Pressure mounts on Pak

Osama hunt: US demands probe into lapses

Both the adviser Thomas E  Donilon and Obama, in separate taped interviews, were careful not to accuse the top leadership of Pakistan of knowledge of bin Laden’s whereabouts in Abbottabad, a military town 35 miles from the country’s capital.

They argued that the US still regards Pakistan, a fragile nuclear-weapons state, as an essential partner in the American-led war on Islamic terrorism.

Trove of data

But in repeatedly describing the trove of data a Navy Seal  team seized after killing bin Laden as large enough to fill a small college library, Donilon seemed to be warning the Pakistanis that the United States might soon have documentary evidence that could illuminate who, inside or outside their government, might have helped harbor bin Laden, the leader of al-Qaeda who had been the world’s most-wanted terrorist.

The US government is demanding to know whether, and to what extent, Pakistani government, intelligence or military officials were complicit in hiding Bin Laden. His widows could be critical to that line of inquiry, because they might have information about the comings and goings of people who were aiding him.

“We have asked for access, including three wives who they now have in custody from the compound, as well as additional materials that they took from the compound,” Donilon said on the CNN programme “State of the Union,”

The request had echoes of previous struggles with Islamabad, starting with the days right after the September 11, 2001, terrorist attacks. Then, the US insisted that Pakistan clearly choose sides and join the US in fighting al-Qaeda, and Pakistan formally broke ties with the Taliban government, which was still in power in Afghanistan. But ever since, Washington has frequently lost out in its efforts to seek information about the loyalties and actions of top Pakistani officials.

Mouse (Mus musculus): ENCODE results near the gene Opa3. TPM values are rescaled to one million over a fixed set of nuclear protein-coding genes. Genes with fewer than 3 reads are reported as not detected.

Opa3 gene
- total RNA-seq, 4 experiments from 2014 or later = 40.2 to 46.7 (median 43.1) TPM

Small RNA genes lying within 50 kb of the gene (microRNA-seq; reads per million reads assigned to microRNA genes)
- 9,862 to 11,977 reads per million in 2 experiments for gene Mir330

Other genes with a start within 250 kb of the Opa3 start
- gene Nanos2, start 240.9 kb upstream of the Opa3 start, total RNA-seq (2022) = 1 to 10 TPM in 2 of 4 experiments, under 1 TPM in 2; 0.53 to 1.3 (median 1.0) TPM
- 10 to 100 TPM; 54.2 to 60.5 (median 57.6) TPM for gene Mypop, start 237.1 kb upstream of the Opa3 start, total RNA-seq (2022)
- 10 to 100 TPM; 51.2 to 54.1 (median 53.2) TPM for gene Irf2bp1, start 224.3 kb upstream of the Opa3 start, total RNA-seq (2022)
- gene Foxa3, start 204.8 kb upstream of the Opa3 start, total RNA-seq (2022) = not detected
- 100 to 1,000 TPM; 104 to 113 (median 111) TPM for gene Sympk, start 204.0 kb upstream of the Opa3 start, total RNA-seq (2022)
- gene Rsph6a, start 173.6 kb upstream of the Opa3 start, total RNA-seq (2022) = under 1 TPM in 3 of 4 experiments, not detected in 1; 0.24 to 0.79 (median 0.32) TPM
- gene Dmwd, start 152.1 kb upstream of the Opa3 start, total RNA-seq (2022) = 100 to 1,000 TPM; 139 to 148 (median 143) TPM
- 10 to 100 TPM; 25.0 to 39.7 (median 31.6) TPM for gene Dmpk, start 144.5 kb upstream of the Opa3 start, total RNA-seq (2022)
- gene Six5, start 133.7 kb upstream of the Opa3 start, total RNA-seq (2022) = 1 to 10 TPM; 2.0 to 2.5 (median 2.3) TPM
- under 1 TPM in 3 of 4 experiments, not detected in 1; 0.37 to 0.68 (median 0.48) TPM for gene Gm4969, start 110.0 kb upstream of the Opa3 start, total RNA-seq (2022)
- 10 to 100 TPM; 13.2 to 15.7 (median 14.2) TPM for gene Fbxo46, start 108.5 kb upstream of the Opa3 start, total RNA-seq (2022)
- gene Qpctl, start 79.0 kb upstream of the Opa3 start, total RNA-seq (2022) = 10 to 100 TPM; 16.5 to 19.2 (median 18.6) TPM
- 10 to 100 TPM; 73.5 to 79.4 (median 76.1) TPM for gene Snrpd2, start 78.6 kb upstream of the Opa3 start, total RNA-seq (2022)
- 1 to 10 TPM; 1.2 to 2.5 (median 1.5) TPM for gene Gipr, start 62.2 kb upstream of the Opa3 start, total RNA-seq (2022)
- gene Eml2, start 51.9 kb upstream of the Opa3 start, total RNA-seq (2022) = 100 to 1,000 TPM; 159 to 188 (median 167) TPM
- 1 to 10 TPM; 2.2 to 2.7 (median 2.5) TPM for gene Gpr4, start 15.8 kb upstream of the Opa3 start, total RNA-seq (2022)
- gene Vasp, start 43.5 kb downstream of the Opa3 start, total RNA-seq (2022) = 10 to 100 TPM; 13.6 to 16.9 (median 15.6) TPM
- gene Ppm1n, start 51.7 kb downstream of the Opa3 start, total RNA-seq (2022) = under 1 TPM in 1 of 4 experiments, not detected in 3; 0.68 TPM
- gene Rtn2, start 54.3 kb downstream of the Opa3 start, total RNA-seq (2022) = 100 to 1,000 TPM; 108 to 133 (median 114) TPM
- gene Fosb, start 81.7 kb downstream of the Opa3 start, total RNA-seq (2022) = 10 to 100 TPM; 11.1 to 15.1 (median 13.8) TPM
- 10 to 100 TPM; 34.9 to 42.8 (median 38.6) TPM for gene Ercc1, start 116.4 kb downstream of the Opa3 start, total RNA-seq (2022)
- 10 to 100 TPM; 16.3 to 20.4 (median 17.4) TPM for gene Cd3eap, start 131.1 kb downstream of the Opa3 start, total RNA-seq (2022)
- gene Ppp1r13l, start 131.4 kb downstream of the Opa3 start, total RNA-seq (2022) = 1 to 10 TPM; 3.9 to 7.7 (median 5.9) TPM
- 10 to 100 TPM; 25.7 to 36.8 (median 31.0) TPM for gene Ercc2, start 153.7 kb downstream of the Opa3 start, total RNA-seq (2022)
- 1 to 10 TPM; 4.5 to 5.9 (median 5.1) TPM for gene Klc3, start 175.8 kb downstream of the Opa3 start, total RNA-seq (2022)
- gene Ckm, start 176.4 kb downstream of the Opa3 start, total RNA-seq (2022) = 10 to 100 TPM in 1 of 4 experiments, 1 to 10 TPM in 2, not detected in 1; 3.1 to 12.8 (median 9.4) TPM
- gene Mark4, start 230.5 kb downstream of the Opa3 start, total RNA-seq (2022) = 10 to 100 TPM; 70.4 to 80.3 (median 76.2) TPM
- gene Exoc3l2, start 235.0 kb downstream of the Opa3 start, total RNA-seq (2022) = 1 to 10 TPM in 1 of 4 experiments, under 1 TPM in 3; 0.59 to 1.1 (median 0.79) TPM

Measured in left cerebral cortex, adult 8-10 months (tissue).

Eight years ago, for example, the Bush administration demanded interviews with Abdul Qadeer Khan, the chief of Pakistan’s main nuclear weapons laboratory, as the US sought to understand who in the Pakistani military or intelligence apparatus had helped sell nuclear weapons technology and designs to Libya, North Korea and Iran. Pakistan has refused, perhaps because Khan, while seeking freedom from house arrest, briefly threatened to tell all.

As one US official said after Donilon spoke Sunday: “Our guess is that the wives knew just who was keeping bin Laden alive for all these years.” He added later: “It’s the Khan case, all over again.”

He insisted on anonymity as the US tries to ease Pakistan’s anger over Obama’s decision to conduct the raid without telling Pakistani officials in advance, or seeking their involvement.

The Pakistani government has said nothing about allowing interviews of the wives, who were among the handful of survivors of the raid. One wife was shot in the leg by commandos as she tried to protect bin Laden moments before he was killed.

Pakistan has said it will conduct its own investigation, but US officials doubt it will be credible.

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